The Importance of Central Asian Energy Resources for the South Asian Region

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The energy crisis between the European Union (EU) and Russia after the Ukraine War, which started in February 2022, first led to Europe’s decision to impose an oil embargo until the end of this year, aiming to put Russia in a difficult situation. Secondly, Europe has attempted to find an alternative to Russia in terms of natural gas supply to the continent.

The Western world expected that the United States (USA) and the EU would act in unity at the point of the aforementioned efforts and that they would give a serious lesson to Russia as a result of the union and that the Russian economy would be shaken after the embargo. However, as the developments showed, the expectations of the EU did not come true.

Russia directed the oil that it could not send to Europe after the Ukraine War and the Russian natural gas, which it cut off after the embargoes, mainly to the Chinese and Indian markets. Currently, India imports 800 thousand barrels and China 1 million barrels of Russian oil. Until this energy crisis, it has never been seen before that these two markets bought such high amounts of Russian oil. In the field of natural gas, China is currently trading around 30 billion cubic meters of gas, which is planned to reach 70 billion cubic meters in total through the pipeline known as “Power of Siberia”, one of Russia’s largest natural gas fields. This trade is expected to reach 70 billion cubic meters in the following periods.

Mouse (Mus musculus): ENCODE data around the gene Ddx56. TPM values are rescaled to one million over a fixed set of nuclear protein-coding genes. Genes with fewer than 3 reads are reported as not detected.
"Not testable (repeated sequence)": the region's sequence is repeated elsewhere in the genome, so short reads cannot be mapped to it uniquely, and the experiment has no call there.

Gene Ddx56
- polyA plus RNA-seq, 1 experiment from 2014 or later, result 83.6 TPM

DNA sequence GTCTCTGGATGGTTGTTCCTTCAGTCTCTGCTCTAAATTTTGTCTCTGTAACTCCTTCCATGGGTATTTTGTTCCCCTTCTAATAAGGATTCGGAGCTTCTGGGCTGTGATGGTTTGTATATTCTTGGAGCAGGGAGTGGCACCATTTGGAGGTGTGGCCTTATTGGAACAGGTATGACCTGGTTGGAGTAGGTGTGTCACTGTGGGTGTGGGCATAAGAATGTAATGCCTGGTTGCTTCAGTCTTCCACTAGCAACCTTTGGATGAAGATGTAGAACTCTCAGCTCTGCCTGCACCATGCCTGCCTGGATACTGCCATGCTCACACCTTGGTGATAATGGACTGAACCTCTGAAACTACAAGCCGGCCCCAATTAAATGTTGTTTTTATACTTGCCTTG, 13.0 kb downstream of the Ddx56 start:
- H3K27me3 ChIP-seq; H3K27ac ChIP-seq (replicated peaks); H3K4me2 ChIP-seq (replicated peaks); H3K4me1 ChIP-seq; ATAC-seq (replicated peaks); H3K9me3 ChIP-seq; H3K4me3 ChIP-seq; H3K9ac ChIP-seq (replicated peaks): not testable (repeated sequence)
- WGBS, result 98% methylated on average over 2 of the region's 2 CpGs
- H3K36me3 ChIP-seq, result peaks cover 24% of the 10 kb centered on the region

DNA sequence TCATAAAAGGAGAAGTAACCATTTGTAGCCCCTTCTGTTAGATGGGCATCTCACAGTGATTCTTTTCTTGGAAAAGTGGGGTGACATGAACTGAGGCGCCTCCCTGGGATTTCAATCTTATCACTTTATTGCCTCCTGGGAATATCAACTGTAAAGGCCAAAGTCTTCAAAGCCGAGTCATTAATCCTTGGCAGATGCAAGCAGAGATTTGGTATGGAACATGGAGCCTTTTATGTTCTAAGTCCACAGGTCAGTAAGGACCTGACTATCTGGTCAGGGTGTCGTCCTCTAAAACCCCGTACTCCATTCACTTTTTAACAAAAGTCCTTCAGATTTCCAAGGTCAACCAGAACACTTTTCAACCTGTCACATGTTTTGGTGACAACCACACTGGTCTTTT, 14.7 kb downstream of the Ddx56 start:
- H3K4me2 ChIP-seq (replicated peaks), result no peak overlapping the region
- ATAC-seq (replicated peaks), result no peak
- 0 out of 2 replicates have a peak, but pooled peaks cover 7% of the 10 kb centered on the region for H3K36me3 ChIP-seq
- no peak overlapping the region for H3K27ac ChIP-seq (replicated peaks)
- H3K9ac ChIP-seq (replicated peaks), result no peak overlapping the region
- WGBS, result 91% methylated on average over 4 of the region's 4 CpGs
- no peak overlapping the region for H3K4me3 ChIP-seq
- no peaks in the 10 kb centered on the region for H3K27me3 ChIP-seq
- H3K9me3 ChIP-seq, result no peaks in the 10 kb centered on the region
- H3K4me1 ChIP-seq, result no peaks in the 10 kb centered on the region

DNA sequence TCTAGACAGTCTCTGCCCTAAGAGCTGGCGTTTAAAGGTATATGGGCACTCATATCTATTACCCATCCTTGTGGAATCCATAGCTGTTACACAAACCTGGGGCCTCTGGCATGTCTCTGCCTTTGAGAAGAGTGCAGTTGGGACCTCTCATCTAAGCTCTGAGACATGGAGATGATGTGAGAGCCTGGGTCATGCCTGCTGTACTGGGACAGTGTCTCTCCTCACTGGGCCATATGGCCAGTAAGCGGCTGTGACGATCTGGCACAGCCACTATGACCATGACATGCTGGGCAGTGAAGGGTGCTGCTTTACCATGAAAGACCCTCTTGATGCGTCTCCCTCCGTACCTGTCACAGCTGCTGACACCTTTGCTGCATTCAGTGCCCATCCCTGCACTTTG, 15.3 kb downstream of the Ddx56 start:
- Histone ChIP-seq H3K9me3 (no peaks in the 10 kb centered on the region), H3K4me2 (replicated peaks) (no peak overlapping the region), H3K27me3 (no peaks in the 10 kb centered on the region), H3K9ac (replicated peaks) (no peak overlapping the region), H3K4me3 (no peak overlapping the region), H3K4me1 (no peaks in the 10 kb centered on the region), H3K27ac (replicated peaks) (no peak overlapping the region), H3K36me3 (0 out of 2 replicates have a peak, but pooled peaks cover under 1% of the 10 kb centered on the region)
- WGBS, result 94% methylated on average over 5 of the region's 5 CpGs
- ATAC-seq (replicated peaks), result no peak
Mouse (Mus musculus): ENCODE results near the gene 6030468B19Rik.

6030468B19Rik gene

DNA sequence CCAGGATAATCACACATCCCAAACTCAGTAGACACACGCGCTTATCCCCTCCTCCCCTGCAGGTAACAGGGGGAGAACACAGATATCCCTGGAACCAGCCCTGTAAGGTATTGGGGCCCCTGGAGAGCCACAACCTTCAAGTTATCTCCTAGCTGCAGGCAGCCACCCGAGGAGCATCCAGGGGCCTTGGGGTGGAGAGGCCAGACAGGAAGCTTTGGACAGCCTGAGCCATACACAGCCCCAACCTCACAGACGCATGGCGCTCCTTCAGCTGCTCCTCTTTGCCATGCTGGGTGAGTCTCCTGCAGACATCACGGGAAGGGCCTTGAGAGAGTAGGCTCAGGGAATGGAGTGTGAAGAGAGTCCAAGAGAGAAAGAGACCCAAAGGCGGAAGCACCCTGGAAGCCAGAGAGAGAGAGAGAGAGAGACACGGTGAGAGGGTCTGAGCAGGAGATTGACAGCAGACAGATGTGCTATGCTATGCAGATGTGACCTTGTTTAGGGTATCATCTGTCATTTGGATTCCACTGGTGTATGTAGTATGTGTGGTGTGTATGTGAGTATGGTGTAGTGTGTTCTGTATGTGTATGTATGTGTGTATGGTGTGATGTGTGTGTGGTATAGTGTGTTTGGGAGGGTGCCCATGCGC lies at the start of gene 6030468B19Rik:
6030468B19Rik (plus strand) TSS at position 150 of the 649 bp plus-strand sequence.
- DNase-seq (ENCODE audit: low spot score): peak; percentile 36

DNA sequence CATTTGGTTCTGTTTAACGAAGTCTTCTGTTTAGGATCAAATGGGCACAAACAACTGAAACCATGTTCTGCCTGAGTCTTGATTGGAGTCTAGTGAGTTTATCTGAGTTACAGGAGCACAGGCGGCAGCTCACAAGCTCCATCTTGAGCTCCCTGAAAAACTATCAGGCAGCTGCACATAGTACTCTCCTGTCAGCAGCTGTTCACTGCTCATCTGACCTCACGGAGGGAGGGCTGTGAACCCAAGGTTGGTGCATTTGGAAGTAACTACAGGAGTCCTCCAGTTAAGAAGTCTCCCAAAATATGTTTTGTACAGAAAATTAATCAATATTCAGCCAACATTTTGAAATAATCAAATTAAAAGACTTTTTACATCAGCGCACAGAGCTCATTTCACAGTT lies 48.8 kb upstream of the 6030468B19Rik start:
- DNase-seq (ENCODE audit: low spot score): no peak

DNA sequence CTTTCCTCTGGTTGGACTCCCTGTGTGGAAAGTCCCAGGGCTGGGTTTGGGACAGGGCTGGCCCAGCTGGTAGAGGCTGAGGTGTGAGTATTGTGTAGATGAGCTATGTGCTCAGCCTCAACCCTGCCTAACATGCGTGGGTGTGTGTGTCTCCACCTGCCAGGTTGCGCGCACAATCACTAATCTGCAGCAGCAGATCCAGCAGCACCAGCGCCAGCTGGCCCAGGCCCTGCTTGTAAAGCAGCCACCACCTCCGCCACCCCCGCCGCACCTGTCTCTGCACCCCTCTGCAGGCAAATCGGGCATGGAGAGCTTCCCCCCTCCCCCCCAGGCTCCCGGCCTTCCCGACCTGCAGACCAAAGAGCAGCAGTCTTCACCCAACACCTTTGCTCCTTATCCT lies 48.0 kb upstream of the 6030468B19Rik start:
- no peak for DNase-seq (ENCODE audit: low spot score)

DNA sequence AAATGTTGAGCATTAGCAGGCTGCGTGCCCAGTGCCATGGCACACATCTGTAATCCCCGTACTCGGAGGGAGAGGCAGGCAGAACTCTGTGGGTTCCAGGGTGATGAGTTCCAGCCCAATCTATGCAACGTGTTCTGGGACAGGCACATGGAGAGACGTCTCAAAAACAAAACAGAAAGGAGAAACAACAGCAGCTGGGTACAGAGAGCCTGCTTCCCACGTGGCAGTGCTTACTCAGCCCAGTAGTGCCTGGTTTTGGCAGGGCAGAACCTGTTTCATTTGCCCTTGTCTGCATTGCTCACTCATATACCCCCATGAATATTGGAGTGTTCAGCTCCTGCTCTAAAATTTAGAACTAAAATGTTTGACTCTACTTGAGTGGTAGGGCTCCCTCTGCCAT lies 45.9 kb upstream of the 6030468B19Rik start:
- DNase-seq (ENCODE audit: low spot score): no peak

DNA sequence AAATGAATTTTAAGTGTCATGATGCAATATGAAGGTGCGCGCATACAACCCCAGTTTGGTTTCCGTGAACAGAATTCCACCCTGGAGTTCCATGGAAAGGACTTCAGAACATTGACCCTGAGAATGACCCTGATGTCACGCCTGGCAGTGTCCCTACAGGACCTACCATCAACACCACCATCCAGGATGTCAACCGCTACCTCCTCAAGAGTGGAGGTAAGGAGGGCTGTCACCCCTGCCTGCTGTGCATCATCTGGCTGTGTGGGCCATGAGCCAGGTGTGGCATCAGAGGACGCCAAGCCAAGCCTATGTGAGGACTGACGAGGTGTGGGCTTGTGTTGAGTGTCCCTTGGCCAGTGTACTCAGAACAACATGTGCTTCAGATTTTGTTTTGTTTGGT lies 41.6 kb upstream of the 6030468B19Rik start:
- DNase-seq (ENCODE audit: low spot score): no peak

It is thought that the largest buyers of the energy to be produced in Russia’s facilities in Sakhalin Islands, which were established with international partnership, will again be China, India, South Korea and even North Korea. The picture that will emerge shows that Russia will find the oil and natural gas demand drawn by the EU in China and India, and that it will maintain its economic power in this context. However, in this context, it is clear that China and India should turn to alternative sources in order not to fall into a situation similar to the current crisis in Europe. Because the demands of large economies such as China and India carry the risk of creating major dependencies. In addition, in such a commercial situation, Russia will have the finance to develop its economy during the war.

In previous periods, India was known as a country that turned its face to the West and had serious trade relations with the USA, if not with the EU. The fact that it buys cheap oil from Russia despite EU embargoes may cause New Delhi to gain the image of giving up its US alliance.

The fact that China and India have made certain commitments due to the use of carbon dioxide under the Paris Climate Agreement reveals how important the transition to natural gas is for both countries. However, it should be taken into account that such a transition is not possible with only the export of Russian oil and Russian natural gas.

South Asian countries should be aware of the fact that Russia threatens even a large bloc like the European Union with natural gas supply and uses natural gas as a political weapon. There is no guarantee that Russian President Vladimir Putin will not use natural gas as a weapon against these countries in future crises. In this context, it should be kept in mind that in a future trade war between the USA and China, Russia will not threaten China with natural gas or that India can use the natural gas trade as leverage to prevent India from gaining strength in international politics. The more these countries depend on the natural gas they buy from Russia, the more they will lose their right to speak against Russia in international politics. Therefore, it is necessary to take precautions before addiction occurs.